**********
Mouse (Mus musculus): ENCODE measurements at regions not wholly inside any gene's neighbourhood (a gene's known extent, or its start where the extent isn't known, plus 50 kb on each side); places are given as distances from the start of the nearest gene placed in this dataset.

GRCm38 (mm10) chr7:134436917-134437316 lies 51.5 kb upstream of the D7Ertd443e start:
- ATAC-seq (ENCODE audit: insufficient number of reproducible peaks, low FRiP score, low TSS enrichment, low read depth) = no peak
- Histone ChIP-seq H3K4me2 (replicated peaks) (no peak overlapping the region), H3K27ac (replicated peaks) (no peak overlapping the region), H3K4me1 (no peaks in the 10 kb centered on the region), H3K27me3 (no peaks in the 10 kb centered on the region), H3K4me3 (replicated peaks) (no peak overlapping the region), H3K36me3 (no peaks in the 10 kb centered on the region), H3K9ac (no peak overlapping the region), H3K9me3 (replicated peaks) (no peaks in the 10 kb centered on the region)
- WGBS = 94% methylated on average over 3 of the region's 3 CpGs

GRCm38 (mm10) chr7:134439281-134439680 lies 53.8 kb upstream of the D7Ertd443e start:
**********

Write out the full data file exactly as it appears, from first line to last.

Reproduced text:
Mouse (Mus musculus): ENCODE measurements at regions not wholly inside any gene's neighbourhood (a gene's known extent, or its start where the extent isn't known, plus 50 kb on each side); places are given as distances from the start of the nearest gene placed in this dataset.

GRCm38 (mm10) chr7:134436917-134437316 lies 51.5 kb upstream of the D7Ertd443e start:
- ATAC-seq (ENCODE audit: insufficient number of reproducible peaks, low FRiP score, low TSS enrichment, low read depth) = no peak
- Histone ChIP-seq H3K4me2 (replicated peaks) (no peak overlapping the region), H3K27ac (replicated peaks) (no peak overlapping the region), H3K4me1 (no peaks in the 10 kb centered on the region), H3K27me3 (no peaks in the 10 kb centered on the region), H3K4me3 (replicated peaks) (no peak overlapping the region), H3K36me3 (no peaks in the 10 kb centered on the region), H3K9ac (no peak overlapping the region), H3K9me3 (replicated peaks) (no peaks in the 10 kb centered on the region)
- WGBS = 94% methylated on average over 3 of the region's 3 CpGs

GRCm38 (mm10) chr7:134439281-134439680 lies 53.8 kb upstream of the D7Ertd443e start: